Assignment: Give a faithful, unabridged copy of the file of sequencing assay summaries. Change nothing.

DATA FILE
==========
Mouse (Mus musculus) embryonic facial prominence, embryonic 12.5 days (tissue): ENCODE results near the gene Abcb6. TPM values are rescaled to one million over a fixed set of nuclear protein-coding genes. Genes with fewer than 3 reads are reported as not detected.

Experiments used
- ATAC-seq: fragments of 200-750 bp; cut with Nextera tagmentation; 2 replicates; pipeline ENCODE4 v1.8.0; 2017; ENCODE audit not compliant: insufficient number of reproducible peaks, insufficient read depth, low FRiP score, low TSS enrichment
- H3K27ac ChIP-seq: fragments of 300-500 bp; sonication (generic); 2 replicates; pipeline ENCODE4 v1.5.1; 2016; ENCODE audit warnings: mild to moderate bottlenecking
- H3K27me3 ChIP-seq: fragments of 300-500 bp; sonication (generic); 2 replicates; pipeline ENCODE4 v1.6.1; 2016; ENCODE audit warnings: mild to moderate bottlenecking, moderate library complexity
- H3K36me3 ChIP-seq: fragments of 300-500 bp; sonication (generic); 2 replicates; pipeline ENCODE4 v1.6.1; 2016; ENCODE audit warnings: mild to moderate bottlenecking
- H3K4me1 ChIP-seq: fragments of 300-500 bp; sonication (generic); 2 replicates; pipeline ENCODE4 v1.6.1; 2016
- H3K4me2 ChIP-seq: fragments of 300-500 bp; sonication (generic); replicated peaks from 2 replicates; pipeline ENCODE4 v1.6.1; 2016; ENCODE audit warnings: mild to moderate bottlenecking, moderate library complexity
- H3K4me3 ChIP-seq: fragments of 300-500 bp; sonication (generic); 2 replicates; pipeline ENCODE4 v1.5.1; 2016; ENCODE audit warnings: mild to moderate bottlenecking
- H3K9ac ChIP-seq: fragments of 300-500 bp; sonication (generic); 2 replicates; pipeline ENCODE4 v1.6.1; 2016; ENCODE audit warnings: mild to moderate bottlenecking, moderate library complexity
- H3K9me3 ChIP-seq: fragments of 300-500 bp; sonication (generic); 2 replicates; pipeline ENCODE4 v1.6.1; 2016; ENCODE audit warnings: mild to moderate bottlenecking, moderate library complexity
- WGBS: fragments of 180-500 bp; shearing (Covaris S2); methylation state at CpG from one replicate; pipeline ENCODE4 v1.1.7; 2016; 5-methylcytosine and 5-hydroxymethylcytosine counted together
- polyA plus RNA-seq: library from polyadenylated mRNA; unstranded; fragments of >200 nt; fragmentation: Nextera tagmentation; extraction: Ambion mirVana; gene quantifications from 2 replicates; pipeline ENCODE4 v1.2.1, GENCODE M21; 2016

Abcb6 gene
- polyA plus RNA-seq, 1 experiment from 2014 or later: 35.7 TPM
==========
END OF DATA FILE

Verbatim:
Mouse (Mus musculus) embryonic facial prominence, embryonic 12.5 days (tissue): ENCODE results near the gene Abcb6. TPM values are rescaled to one million over a fixed set of nuclear protein-coding genes. Genes with fewer than 3 reads are reported as not detected.

Experiments used
- ATAC-seq: fragments of 200-750 bp; cut with Nextera tagmentation; 2 replicates; pipeline ENCODE4 v1.8.0; 2017; ENCODE audit not compliant: insufficient number of reproducible peaks, insufficient read depth, low FRiP score, low TSS enrichment
- H3K27ac ChIP-seq: fragments of 300-500 bp; sonication (generic); 2 replicates; pipeline ENCODE4 v1.5.1; 2016; ENCODE audit warnings: mild to moderate bottlenecking
- H3K27me3 ChIP-seq: fragments of 300-500 bp; sonication (generic); 2 replicates; pipeline ENCODE4 v1.6.1; 2016; ENCODE audit warnings: mild to moderate bottlenecking, moderate library complexity
- H3K36me3 ChIP-seq: fragments of 300-500 bp; sonication (generic); 2 replicates; pipeline ENCODE4 v1.6.1; 2016; ENCODE audit warnings: mild to moderate bottlenecking
- H3K4me1 ChIP-seq: fragments of 300-500 bp; sonication (generic); 2 replicates; pipeline ENCODE4 v1.6.1; 2016
- H3K4me2 ChIP-seq: fragments of 300-500 bp; sonication (generic); replicated peaks from 2 replicates; pipeline ENCODE4 v1.6.1; 2016; ENCODE audit warnings: mild to moderate bottlenecking, moderate library complexity
- H3K4me3 ChIP-seq: fragments of 300-500 bp; sonication (generic); 2 replicates; pipeline ENCODE4 v1.5.1; 2016; ENCODE audit warnings: mild to moderate bottlenecking
- H3K9ac ChIP-seq: fragments of 300-500 bp; sonication (generic); 2 replicates; pipeline ENCODE4 v1.6.1; 2016; ENCODE audit warnings: mild to moderate bottlenecking, moderate library complexity
- H3K9me3 ChIP-seq: fragments of 300-500 bp; sonication (generic); 2 replicates; pipeline ENCODE4 v1.6.1; 2016; ENCODE audit warnings: mild to moderate bottlenecking, moderate library complexity
- WGBS: fragments of 180-500 bp; shearing (Covaris S2); methylation state at CpG from one replicate; pipeline ENCODE4 v1.1.7; 2016; 5-methylcytosine and 5-hydroxymethylcytosine counted together
- polyA plus RNA-seq: library from polyadenylated mRNA; unstranded; fragments of >200 nt; fragmentation: Nextera tagmentation; extraction: Ambion mirVana; gene quantifications from 2 replicates; pipeline ENCODE4 v1.2.1, GENCODE M21; 2016

Abcb6 gene
- polyA plus RNA-seq, 1 experiment from 2014 or later: 35.7 TPM